The effect of slope angle

Figure

The effect of slab density

The mixed-mode law for the interaction of energy release rates of compressive (mode I) and shear (mode II) deformation of the initiated crack is studied in Fig.

Figure

The present work studies the onset of weak-layer failure. For a subsequent release of an avalanche, the growth of this crack and the trough-thickness fracture of the slab release are decisive as well.
Crack growth is directly controlled by the stability of the initiated and subsequently growing crack. The case of infinitesimal crack growth is covered by Griffith's criterion of linear elastic fracture mechanics (LEFM) and depends only on differential energy release rates in compression and shear. The present model also provides these quantities as an outcome of the model in Part 1, and the stability of the initiated cracks can be assessed in conjunction with the mixed-mode energy criterion (Eq.

Slab failure is typically induced by a combination of local bending and tension loading of the slab leading to slab fracture

Since, the propagation of existing cracks is purely energy-controlled

Effects of the slab and the fracture behavior of the weak layer will always interact, causing a complex failure behavior. Good models may allow for separating effects and, thus, allow for a better understanding of field experiments. For instance, the critical cut length in PST experiments may correlate with slab thickness but does not directly depend on it. Further,

The present model is based on closed-form equations of the slab and the weak-layer displacement fields. The proposed failure criterion for nucleation of anticrack makes use of this model and solves the implicit equations of the coupled criterion with high efficiency. Since the computational effort is much smaller than for numerical models, the present model can be used readily in large parameter studies or uncertainty quantification analyses.

A novel criterion for anticrack nucleation has been proposed on the basis of the closed-form analytical solution proposed in Part 1 of this work.

The criterion implicitly links a stress criterion for local overloading of the weak layer with a global fracture mechanics criterion of the energy balance of crack initiation.

It is shown that in order to study weak-layer failure the interaction of shear and compression stresses and mixed-mode energy release rates must be considered. Failure is governed by both strength and fracture toughness properties of the weak layer.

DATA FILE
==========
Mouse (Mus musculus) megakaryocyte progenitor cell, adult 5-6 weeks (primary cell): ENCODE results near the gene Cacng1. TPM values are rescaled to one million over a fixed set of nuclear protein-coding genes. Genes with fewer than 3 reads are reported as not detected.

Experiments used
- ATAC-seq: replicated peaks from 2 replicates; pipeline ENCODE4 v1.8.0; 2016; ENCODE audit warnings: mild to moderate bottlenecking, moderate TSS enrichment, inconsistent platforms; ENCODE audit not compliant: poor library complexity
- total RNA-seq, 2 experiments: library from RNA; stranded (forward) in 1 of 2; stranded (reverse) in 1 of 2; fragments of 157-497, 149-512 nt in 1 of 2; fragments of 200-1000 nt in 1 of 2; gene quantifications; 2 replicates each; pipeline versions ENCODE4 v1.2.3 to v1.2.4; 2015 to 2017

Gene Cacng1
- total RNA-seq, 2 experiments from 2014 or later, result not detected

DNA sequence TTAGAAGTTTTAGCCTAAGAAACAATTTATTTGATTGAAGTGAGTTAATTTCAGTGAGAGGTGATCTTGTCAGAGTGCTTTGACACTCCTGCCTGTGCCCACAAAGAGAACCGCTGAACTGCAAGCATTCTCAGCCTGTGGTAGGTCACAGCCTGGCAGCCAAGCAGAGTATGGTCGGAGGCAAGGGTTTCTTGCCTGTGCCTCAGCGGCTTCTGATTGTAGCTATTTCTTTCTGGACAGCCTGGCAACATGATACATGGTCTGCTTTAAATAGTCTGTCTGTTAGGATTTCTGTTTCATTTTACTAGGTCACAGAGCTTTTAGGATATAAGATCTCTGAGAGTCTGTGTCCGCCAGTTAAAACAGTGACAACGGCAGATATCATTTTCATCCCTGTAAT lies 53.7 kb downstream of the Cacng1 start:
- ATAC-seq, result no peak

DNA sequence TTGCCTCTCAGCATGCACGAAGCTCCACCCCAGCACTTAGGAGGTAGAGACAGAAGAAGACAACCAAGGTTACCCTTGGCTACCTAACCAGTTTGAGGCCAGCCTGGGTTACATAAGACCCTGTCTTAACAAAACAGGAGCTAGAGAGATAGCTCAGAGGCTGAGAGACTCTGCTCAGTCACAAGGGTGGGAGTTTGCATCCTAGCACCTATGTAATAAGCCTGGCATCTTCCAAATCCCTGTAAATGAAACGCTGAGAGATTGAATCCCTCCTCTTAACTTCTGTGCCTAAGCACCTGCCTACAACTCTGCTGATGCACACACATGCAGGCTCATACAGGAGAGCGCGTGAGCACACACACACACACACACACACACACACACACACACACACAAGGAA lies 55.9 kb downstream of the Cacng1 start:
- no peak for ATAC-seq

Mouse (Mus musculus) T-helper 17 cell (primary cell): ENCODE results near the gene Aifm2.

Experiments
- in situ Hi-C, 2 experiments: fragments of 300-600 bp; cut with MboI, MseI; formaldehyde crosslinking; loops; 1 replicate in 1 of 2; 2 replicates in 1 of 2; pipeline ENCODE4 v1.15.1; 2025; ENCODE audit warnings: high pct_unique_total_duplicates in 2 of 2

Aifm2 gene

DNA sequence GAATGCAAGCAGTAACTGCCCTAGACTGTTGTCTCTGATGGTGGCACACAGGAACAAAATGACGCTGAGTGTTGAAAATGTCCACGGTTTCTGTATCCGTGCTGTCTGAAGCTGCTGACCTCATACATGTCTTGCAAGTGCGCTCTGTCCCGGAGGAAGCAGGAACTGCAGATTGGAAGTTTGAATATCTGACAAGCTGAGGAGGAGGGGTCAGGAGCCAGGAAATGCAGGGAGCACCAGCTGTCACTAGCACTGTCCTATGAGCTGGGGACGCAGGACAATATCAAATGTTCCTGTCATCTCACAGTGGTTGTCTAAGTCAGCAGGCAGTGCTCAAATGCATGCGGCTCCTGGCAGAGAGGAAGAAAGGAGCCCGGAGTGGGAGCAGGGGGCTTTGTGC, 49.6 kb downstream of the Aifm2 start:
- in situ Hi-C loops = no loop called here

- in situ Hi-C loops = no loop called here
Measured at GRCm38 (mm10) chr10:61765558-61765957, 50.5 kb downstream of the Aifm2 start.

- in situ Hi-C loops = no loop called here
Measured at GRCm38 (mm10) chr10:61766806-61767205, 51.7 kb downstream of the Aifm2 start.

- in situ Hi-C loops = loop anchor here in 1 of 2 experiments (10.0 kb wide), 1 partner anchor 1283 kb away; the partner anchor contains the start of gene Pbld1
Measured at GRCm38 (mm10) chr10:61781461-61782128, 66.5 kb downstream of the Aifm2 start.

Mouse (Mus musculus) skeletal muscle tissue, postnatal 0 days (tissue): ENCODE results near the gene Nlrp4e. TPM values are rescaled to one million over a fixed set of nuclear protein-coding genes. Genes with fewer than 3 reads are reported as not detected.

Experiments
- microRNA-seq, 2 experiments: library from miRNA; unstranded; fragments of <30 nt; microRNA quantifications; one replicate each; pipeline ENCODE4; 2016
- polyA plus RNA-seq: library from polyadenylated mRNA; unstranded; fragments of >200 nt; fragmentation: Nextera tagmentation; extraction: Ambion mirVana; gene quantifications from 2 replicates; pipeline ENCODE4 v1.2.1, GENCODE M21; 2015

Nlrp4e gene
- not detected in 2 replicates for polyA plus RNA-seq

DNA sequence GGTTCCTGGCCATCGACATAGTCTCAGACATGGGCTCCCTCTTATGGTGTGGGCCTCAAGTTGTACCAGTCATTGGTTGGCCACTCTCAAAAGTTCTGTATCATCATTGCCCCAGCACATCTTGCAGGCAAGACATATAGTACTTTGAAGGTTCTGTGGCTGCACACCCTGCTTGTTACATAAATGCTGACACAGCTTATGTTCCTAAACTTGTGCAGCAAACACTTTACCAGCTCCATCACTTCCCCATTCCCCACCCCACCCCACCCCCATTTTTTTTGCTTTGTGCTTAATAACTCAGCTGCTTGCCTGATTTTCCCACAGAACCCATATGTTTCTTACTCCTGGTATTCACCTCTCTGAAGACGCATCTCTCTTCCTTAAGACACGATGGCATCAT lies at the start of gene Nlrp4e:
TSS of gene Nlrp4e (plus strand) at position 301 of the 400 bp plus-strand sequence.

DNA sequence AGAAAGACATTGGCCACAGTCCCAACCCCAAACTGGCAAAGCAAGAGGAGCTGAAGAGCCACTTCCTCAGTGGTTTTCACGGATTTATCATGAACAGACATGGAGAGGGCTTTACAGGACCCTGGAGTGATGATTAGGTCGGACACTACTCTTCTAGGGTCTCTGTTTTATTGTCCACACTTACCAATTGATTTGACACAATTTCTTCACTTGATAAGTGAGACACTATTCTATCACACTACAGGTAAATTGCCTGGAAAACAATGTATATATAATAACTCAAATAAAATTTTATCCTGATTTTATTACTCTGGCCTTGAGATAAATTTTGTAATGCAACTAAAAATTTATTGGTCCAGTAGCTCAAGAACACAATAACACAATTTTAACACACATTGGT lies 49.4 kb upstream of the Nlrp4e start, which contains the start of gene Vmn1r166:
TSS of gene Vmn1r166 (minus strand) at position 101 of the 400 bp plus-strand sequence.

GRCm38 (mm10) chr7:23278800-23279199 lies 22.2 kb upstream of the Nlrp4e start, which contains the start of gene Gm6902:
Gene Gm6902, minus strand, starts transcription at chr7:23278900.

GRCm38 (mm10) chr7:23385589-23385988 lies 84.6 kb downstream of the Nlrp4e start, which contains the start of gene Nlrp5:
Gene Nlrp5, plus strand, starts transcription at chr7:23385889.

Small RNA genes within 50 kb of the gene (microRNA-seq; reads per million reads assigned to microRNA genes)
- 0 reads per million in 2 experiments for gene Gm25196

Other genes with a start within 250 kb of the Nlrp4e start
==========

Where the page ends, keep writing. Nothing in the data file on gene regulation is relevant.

Parametric studies show that the proposed failure criterion is able to correctly render physical effects observed in slab avalanche release or field tests.

The model can be the basis for further analysis of the mixed fracture of the weak layer, the propagation of weak-layer failure and the failure of the slab above the weak layer.

The main limitations of the present model are the assumptions of a homogeneous slab, the isotropy of the weak layer, and the missing coupling of shear and normal displacements. Future works should address these points and investigate the required material properties, in particular elastic properties of the weak layer and the governing fracture and failure envelopes.

The analysis code of both the modeling framework in Part 1 and the mixed-mode failure criterion based on this framework is available under

Both authors defined the scope of the work and developed the present failure model together. PW provided most of the introduction and the discussion. PLR conducted the parametric studies. PLR and PW wrote the final paper with equal contribution.

The authors declare that they have no conflict of interest.

We would like to thank Alec van Herwijnen and Johan Gaume for detailed discussions of the present work and the current understanding of the physics of slab avalanche release. We thank Karl Birkeland, Bastian Bergfeld and Ned Bair for the interesting exchange on snow stability and modeling of weak-layer failure. We are grateful for the contributions of the two referees, Michael Zaiser and Jürg Schweizer, and editor Guillaume Chambon, who carefully reviewed the paper.

This research has been supported by the German Research Foundation and the Open Access Publishing Fund of Technische Universität Darmstadt.

This paper was edited by Guillaume Chambon and reviewed by Jürg Schweizer and Michael Zaiser.